What The Public Thinks Counts!
(I can only imagine how Kendrix would handle the way we members of the public share our thoughts via floods of tweets and other social media comments, and how that would be “counted” by him.)
Moss created National Negro Newspaper Week, which became Black Press Week.
Moss hosted (and created, I think) the Profiles of our Times radio show on WWDC.
Moss helped create the National Association of Market Developers, which became the National Alliance of Market Developers (neither organization seems to be active right now, but they made a difference in their times). Here’s a bit of the organization’s history.
The Father of Black PR
Kendrix made a difference in public relations and became what Global Social Media News called the “Father of Black PR” because he was one of the first public relations professionals to help companies see the value of African-American buying power as well as the potential of the community to provide skilled employees to the labor market. This can’t have been easy in the late 1940s.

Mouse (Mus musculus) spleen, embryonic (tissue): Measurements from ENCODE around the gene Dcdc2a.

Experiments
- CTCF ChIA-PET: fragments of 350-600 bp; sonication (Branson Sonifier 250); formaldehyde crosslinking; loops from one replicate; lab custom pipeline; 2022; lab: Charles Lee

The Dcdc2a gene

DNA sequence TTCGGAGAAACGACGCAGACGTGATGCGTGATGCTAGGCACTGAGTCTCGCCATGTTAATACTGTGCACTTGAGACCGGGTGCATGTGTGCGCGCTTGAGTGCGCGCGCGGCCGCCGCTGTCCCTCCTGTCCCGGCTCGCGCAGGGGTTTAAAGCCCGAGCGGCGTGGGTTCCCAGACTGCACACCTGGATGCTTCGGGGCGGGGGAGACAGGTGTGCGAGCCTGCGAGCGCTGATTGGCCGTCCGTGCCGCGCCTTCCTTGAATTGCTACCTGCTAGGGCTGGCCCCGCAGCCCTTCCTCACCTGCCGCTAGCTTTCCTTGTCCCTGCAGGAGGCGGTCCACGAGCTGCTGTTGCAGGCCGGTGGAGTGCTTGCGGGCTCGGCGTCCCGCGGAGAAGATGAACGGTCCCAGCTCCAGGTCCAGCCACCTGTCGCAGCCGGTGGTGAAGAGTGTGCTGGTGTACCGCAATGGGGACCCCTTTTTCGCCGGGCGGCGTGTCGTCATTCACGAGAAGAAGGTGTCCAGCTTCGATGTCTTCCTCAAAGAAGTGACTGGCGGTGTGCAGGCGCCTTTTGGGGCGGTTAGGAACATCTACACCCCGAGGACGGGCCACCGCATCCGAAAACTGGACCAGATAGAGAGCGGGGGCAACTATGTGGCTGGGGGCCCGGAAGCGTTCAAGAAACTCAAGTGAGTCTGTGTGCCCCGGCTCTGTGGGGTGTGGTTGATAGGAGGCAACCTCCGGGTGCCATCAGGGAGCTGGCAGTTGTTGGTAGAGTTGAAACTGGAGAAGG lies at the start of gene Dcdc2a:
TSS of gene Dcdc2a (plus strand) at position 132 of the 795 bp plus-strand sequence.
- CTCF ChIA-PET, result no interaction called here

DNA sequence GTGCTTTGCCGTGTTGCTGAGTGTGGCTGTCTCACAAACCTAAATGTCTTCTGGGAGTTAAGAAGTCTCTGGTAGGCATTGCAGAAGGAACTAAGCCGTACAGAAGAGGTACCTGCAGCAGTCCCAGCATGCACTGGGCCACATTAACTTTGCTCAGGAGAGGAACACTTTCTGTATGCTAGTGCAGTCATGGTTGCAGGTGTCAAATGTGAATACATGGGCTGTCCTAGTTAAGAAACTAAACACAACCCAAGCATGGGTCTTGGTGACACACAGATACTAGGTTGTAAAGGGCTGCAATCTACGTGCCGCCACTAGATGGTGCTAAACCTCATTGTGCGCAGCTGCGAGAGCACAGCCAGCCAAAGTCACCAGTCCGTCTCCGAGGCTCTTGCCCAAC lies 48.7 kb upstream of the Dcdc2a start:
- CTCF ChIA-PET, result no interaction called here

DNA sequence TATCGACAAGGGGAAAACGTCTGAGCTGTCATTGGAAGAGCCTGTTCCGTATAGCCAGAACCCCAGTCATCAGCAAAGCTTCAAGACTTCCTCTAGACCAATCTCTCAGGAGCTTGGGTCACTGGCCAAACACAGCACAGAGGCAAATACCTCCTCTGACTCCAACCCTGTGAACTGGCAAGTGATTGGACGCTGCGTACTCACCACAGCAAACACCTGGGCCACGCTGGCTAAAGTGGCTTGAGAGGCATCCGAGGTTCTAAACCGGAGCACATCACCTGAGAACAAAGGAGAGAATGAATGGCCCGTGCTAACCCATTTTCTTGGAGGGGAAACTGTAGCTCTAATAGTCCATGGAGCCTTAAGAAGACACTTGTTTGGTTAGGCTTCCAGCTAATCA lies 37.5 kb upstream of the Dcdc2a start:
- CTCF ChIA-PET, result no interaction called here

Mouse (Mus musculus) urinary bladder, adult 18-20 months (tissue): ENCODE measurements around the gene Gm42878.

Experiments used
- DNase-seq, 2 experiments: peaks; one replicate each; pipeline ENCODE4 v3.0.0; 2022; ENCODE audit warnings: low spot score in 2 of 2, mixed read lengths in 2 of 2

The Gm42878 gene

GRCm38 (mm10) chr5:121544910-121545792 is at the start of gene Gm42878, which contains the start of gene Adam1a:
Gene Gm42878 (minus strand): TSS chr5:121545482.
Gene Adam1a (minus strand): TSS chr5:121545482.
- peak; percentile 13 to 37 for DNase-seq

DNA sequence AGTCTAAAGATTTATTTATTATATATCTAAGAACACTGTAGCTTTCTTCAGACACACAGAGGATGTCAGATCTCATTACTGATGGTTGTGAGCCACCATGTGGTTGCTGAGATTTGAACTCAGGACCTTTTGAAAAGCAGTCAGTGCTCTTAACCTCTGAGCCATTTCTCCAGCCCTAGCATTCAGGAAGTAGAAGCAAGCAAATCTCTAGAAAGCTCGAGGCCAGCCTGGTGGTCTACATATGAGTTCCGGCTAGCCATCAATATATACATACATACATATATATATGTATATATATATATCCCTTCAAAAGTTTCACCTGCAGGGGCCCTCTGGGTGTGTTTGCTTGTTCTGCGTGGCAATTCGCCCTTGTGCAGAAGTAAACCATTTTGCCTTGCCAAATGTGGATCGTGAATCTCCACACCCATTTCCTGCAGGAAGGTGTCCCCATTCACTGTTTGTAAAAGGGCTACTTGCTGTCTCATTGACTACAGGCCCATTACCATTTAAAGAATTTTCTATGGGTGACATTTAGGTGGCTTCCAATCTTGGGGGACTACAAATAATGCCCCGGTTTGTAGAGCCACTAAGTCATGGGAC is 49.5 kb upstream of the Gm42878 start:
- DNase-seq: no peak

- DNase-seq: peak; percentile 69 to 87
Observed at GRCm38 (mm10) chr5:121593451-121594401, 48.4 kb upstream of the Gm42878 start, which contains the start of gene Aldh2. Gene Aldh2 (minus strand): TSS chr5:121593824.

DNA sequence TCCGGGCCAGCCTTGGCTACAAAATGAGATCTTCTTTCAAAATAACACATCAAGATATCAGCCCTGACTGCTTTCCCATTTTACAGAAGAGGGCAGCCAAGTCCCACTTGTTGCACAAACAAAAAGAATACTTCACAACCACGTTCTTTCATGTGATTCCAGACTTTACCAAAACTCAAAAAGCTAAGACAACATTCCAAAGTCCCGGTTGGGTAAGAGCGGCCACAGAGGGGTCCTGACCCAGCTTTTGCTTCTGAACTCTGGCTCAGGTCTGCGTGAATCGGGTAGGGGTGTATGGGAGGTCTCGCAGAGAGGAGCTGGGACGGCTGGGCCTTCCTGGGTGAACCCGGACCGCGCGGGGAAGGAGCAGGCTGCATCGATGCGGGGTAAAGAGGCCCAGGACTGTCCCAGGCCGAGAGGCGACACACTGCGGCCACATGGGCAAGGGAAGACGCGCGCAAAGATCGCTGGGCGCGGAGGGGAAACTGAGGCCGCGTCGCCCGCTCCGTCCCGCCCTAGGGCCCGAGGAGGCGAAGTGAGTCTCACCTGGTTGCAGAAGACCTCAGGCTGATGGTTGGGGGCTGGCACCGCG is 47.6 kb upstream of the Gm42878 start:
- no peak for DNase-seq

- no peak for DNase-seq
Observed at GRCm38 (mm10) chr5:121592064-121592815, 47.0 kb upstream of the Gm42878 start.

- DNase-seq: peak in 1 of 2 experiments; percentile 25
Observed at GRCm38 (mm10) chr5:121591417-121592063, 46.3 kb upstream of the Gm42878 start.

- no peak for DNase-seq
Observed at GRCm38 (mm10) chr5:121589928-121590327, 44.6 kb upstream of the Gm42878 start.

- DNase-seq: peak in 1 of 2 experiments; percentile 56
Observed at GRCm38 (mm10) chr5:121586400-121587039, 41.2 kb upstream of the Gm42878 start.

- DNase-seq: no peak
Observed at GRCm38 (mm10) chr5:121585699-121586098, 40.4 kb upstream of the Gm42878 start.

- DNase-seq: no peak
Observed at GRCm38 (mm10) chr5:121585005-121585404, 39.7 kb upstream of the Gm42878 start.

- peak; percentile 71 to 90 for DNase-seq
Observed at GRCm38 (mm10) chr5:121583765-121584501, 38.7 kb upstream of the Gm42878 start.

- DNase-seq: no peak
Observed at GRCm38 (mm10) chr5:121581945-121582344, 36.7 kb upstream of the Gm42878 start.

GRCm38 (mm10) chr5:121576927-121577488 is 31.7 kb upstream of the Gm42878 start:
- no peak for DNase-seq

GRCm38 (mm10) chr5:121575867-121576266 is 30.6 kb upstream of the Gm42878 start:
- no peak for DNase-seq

Most notably, Kendrix approached Coca-Cola, which was not a popular beverage in the African-American community, and presented a plan to market directly to that demographic, in a customized way. Here’s an example:
You can learn more in this article. Kendrix’s efforts had ripple effects for Asians, Hispanics, Native Americans and other minorities.
In this PRVisionaries profile, there is a fascinating feature about the National Press Club’s meeting with President John F. Kennedy in 1961 when Kennedy invited club members (including Kendrix) to the White House because he was unable to attend their annual awards luncheon. Here’s the paragraph that jumped out at me:
At the Press Institute a panel on the subject “Africa — Challenge to Mass Media,” concluded that the matter of semantics in the communication of concepts is one of the major problems confronting American mass media today.